Youth Self Employment:
Its Nature and Consequences
Donald R. Williams
Small Business Economics
23: 323–336, 2004.
2004 Kluwer Academic Publishers. Printed in the Netherlands.
ABSTRACT. This paper examines the extent of self-employ-
ment, characteristics of the self-employed, and the returns to
self-employment experiences for a sample of teenagers and
young adults in the United States. Using data from the
National Longitudinal Survey of Youth, we find that the self-
employment experience of youth is quite different from that
of adults. Consequences of youth self-employment, measured
at age 27, suggest both positive and negative effects.
The rate of self-employment throughout much of
the industrialized world has stabilized or decreased
in recent years, after at least a decade of steady
growth in some countries.
In the United States,
many policymakers in the 1990s sought to
encourage continued growth in self-employment,
for a variety of reasons. There is interest in “small
business” as a source of economic (or employ-
Self-employment is also viewed as
a vehicle for exit from poverty, particularly for
women and racial minorities, and it has been
viewed as a viable alternative to unemployment
for displaced workers (Balkin, 1989; U.S.
Department of Labor, 1992). Self-employment is
also regarded as a solution to unemployment
problems in general (OECD, 1995).
Self-employment has also been proposed as a
solution to youth unemployment problems.
Individual governments have developed programs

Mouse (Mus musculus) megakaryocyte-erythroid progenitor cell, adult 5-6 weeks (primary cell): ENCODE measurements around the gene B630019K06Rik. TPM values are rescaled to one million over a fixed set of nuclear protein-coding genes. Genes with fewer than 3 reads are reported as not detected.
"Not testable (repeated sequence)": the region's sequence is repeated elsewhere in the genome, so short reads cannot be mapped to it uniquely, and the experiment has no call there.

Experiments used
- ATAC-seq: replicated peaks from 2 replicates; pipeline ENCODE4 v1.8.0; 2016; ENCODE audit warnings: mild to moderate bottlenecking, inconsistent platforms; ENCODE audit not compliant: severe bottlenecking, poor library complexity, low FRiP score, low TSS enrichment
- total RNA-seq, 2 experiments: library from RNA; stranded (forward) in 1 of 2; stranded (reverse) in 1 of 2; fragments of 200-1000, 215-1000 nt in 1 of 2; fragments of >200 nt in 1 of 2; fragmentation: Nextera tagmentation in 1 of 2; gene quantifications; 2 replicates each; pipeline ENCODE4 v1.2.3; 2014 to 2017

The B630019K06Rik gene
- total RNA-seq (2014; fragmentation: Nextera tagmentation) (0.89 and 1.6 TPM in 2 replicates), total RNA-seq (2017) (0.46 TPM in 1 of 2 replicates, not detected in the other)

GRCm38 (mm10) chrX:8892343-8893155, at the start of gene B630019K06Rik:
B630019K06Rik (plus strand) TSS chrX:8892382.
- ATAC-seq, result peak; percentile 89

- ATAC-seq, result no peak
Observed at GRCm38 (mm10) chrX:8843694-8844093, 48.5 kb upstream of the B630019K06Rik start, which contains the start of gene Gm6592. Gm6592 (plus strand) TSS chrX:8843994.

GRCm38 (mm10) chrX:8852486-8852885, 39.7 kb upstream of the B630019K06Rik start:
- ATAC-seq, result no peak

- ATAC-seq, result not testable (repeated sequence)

to assist youth in the formation of new enterprises,
through financial assistance or specialized
training, in both developed and developing coun-
tries including Germany, Great Britain, Italy,
India, Bangladesh, Botswana and Zambia, among
others. In addition, international organizations
such as the ILO, which has historically supported
small enterprise development with the goal of
creating new and better employment opportunities
in the developing world, are proposing small
enterprise development as a component of youth
unemployment policy initiatives (ILO, 1999).
Recent evidence suggests there are potential
losses or costs associated with self-employment,
however, such that strategies to promote it may be
counterproductive. The failure rate among new
enterprises in the first year is very high.
United States, for example, more than one-fourth
of self-employed individuals return to the “wage
and salary” (or “paid employment”) sector to work
for others in any given year (and many of the self-
employed leave the labor force altogether). The
failure rates in developing countries are even
higher. The evidence suggests that the ex post
returns to self-employment among these
“returnees” is not always as high as the returns to
wage and salary sector employment. Williams
(2000) reports that, for women, spells of self-
employment have negative earnings effects among
those who return to the wage sector. The argument
is that while out of the wage and salary sector,
these workers lose potentially valuable labor
market experience and opportunities for training
or advancement within the firm. For those who are
successful in self-employment, the increased
income or non-pecuniary rewards that can be
gained in self-employment may outweigh these
costs. For those who are not successful, however,
the costs may outweigh any gains that exist during
the self-employment spell. Despite the potentially
important consequences of leaving the wage labor
market, the question of the long-term impacts of
self-employment on workers has not received
much attention in the economics literature.
Final version accepted on October 9, 2002
Department of Economics
Kent State University
Kent, OH 44242